Laparoscopic cholecystectomy (removal of the gallbladder)
Cholecystitis (gallbladder inflammation) and gallstones are among the most common diseases in the Western world. Only a diseased and nonfunctional gallbladder will form stones that in the further course cause the typical symptoms including intolerance to fatty foods, flatulence, nausea and colic. In rare cases, biliary sludge rather than stones can cause the same complaints. Fine, sandy grit that usually goes undetected on an ultrasound scan can thicken the bile, obstructing the bile duct and preventing bile outflow.
The diseased gallbladder is removed by keyhole surgery (laparoscopy), which is now the method of choice for this operation, even in complicated cases. Previous surgeries and adhesions can complicate surgery, but are not a serious obstacle for laparoscopy. Overweight also does not rule out the minimally invasive approach, which in fact is especially advantageous for obese patients.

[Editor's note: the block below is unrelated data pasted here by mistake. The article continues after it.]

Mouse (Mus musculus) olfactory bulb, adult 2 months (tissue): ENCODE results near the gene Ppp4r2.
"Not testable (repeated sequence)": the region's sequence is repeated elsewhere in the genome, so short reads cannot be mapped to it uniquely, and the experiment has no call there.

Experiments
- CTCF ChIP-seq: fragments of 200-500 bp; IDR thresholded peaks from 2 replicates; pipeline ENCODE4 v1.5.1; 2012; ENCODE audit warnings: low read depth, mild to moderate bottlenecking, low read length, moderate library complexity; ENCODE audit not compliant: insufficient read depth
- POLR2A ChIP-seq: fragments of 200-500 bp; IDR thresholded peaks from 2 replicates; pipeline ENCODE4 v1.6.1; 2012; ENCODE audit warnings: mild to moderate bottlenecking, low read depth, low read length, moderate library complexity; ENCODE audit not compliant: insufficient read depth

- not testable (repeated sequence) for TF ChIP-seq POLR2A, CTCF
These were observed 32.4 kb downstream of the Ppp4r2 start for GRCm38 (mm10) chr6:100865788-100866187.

Today the gallbladder can be removed with very slender instruments (2mm in diameter) that leave nearly invisible scars.
In spite of these advances, not every laparoscopic gallbladder operation can be concluded as a minimally invasive procedure. Very severe gallbladder disease and an unclear anatomical situation can require conversion to open technique. This does not mean that laparoscopy has failed, but that the surgical method had to be adapted to suit the particular situation. This is the case in about 5% of laparoscopic gallbladder surgeries.
Drei Wochen nach einer minilaparoskopischen Gallenblasenentfernung. Im Vergleich zur Blinddarmoperationsnarbe im rechten Unterbauch sind die Narben der Gallenblasenoperation bis auf einen kleinen Strich in der Nabelgrube nicht mehr erkennbar.
Akut entzündete Gallenblase mit multiplen facettierten Steinen.